20070321, 18:09  #10  
"Mike"
Aug 2002
5·7·227 Posts 
Quote:


20070322, 16:23  #11  
Jun 2005
lehigh.edu
2^{10} Posts 
Quote:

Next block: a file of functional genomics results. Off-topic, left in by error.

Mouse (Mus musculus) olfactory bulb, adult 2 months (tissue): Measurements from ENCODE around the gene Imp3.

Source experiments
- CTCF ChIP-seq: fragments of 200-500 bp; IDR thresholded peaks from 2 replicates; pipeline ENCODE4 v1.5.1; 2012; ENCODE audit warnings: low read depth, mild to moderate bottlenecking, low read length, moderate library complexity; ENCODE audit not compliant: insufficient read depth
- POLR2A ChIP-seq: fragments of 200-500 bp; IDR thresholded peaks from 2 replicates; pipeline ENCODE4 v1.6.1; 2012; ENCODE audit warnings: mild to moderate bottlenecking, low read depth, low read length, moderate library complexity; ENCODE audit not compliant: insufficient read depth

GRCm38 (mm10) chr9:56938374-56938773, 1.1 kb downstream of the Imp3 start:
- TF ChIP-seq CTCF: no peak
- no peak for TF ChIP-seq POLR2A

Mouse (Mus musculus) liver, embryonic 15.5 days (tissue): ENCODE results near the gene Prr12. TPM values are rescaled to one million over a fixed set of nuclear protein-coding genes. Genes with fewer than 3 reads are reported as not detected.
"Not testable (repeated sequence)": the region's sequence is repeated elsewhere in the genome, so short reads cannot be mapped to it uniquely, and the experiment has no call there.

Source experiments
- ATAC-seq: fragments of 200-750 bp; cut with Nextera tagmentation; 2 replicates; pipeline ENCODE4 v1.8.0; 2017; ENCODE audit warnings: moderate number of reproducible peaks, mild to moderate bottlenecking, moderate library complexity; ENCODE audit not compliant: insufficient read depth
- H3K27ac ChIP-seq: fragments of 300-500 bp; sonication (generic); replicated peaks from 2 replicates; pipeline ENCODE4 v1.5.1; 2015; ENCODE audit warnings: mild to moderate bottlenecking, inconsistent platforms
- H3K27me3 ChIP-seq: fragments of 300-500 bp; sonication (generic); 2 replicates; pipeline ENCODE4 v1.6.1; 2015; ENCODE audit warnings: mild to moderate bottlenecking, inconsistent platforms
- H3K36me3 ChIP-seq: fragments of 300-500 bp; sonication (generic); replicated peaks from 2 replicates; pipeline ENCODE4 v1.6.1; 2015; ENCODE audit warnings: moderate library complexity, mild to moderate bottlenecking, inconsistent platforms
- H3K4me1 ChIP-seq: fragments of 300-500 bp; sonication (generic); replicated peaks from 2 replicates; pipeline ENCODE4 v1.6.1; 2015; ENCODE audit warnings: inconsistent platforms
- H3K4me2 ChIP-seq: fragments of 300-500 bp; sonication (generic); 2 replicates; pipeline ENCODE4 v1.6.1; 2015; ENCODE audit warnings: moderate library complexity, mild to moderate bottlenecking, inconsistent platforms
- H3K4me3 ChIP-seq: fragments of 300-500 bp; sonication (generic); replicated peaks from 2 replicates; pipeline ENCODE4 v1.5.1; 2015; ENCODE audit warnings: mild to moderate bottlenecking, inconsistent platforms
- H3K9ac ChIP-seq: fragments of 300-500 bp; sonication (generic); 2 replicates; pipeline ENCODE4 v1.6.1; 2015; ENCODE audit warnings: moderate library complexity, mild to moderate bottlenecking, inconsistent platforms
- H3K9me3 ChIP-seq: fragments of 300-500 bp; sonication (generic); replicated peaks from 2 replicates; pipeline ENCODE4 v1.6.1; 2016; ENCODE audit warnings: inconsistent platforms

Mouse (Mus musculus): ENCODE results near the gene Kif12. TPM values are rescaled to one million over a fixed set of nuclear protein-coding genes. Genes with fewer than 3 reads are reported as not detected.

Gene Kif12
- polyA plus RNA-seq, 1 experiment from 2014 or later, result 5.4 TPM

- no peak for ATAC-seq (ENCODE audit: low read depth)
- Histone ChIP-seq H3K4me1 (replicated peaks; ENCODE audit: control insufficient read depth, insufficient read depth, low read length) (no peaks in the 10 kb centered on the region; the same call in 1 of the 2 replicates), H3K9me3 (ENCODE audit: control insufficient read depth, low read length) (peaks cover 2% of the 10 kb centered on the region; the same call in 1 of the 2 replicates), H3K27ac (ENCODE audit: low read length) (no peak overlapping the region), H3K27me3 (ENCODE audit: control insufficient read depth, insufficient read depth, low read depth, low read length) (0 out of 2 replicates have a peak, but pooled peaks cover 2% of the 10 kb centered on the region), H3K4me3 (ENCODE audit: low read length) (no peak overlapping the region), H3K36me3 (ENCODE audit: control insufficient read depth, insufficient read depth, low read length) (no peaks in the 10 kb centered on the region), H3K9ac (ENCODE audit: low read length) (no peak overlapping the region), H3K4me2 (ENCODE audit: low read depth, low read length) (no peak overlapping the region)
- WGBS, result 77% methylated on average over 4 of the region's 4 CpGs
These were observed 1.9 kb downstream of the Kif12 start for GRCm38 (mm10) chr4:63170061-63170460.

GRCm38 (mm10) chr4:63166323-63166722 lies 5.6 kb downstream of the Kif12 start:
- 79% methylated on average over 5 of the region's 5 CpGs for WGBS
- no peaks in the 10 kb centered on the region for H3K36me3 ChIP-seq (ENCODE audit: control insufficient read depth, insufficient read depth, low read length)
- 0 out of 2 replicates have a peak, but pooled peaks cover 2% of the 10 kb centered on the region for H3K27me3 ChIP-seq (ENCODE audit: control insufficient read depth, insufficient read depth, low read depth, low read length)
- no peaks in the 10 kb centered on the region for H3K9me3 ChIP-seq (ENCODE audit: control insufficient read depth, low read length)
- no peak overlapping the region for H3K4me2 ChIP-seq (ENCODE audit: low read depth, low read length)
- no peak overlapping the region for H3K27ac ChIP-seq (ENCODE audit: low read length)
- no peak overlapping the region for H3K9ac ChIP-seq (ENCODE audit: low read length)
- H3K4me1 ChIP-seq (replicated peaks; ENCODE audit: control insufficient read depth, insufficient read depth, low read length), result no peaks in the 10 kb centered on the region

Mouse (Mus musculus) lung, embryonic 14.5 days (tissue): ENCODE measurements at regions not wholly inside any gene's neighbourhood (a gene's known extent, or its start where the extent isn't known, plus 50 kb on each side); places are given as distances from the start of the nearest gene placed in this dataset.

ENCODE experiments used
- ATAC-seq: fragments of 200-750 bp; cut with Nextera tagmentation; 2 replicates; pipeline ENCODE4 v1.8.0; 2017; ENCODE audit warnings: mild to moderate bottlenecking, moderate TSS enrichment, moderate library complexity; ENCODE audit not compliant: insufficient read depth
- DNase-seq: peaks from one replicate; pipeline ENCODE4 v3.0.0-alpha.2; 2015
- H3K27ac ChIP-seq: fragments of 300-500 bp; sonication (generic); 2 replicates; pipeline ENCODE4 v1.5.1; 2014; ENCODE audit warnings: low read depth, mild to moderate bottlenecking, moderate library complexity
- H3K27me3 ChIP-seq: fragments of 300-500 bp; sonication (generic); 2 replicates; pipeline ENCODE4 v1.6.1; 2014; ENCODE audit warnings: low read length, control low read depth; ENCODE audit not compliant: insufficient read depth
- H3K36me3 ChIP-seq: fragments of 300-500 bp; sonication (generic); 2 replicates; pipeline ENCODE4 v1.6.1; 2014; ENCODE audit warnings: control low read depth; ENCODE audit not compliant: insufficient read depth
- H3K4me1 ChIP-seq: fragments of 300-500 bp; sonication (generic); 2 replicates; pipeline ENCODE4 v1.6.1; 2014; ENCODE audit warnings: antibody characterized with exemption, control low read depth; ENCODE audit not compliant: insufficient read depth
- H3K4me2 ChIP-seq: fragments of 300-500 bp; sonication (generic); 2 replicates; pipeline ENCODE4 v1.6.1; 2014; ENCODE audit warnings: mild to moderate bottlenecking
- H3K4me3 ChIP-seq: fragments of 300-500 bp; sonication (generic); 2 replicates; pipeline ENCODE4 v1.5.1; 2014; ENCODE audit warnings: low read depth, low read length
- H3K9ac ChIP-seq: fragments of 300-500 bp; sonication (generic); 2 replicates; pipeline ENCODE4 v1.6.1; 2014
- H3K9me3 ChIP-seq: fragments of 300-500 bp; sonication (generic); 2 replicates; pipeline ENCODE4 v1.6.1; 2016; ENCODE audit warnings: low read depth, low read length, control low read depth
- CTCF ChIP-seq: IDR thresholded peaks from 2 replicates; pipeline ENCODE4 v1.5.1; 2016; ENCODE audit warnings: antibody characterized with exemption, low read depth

(as in maxal's link) aren't typically known for keeping the prereq's to a minimum. If one knew what E8 is, then the description of the project to which the computation belongs as "calculating the representations of the split real form" might serve to locate the area to which the computation belongs. Or scrolling down a bit further, there's an extract of a reply to the blog entry from one the principal investigators (Jeffery Adams, at Maryland) which refers to a paper tiltled "Algorithms for representation theory of real reductive groups". Otherwise, ... Maybe it would be worth starting with the fact that the E in E8 refers to the fact that it occurs as an Exception. Actually, the largest of five exceptions: G2, F4, E6, E7 and E8. The numbers 2, 4, 6, 7 and 8 refer to the "rank", for which the easiest picture gives that number of dots in the corresponding Dynkin diagram. As an undergrad back at UofO I was assigned to read through a paper of Dynkin as a project in a summer NFS program between my freshman and sophmore year, since the paper only required linear algebra. There were several subsequent passes before I had a better idea of what the rank is. But anyway, the diagram for E8 consists of 7 linked dots along a line, then one more dot downward at a 90degree angle connected to the dot that's the 3rd from the last dot (on the right). The diagrams for E6 and E7 are similar, except for having 5, resp. 6, linked dots on the main line. These groups occur as exceptions in the theorem that says that every simple group is a classical group (one of four infinite families), with these five exceptions. So that's the linear group, nbyn; two orthogonal groups, one 2nby2n, the other (2n+1)by(2n+1), consisting of matrices with columns that are perpendicular vectors of length 1; and one more with columns satisfying a similar condition, but using the hermitian dot product  the 2nby2n sympletic group. The theorem's supposed to say that there are only these four classical matrix groups; but that's not correct, there are those five exceptions. A typical classification theorem, prototypical. I'm used to hearing about these exceptions as first occuring in E. Cartan's investigation from the 20's, as applied in functions of several complex variables. If we're used to functions of 1complex variable f(z) being periodic not only under z > z+1, which gives a fourier series, and fourier coef, but also under z > (1/z); then we could look for functions f(z1, z2, ..., zn) with a larger group of periods. Cartan's classification says that the only cases that occur are for functions on the complex domains associated with the four infinite families of classical groups, with just two exceptions, one in 16dimensions from E6 and the other in 27dimensions from E7. The other 3 exceptions, including E8, give real domains which can't be used to get complex domains. The most familiar examples are the domains associated with the sympletic group, the Siegel upperhalf space, in (complex) dimension n(n+1)/2, which occurs as the space of parameters describing ndimensional Abelian varieties. Uhm, that's with 1dim Abelian varieties being known as elliptic curves (the EC in ECM, yes?); for which the ones given by equations with rational coef are uniquely associated with the complex functions f(z) for which the pth fourier coef counts the solns of the eqn mod p (as in wiles's proof of Fermat, a counterexample would have given a curve that didn't correspond to any f(z)). To get back to the popularization of the new E8 computation, the NYtimes article reports that the supercomputer portion of the calculation took 77cpu hours (after four years realtime from 18 mathematicians). One doesn't need to know much about Ventor's shotgun sequencing method, or the roomsfull of (custom) alphas grinding away for months to confirm that it's notsomuch the E8computation that's large, as the amount of data needed to decribe the result of the computation: 1 Gbyte for the genome, which Baez describes as a "pickup truck full of books", as compared to 60 Gb to store the E8 answer, a "453,060 × 453,060 matrix of polyn". Or the NYtimes refers to as having computed 200 billion numbers. I stopped attempting to follow the links in Baez's blog entry just shortly before developing headache of my own. Bruce NYtimes ref: http://www.nytimes.com/2007/03/20/science/20math.html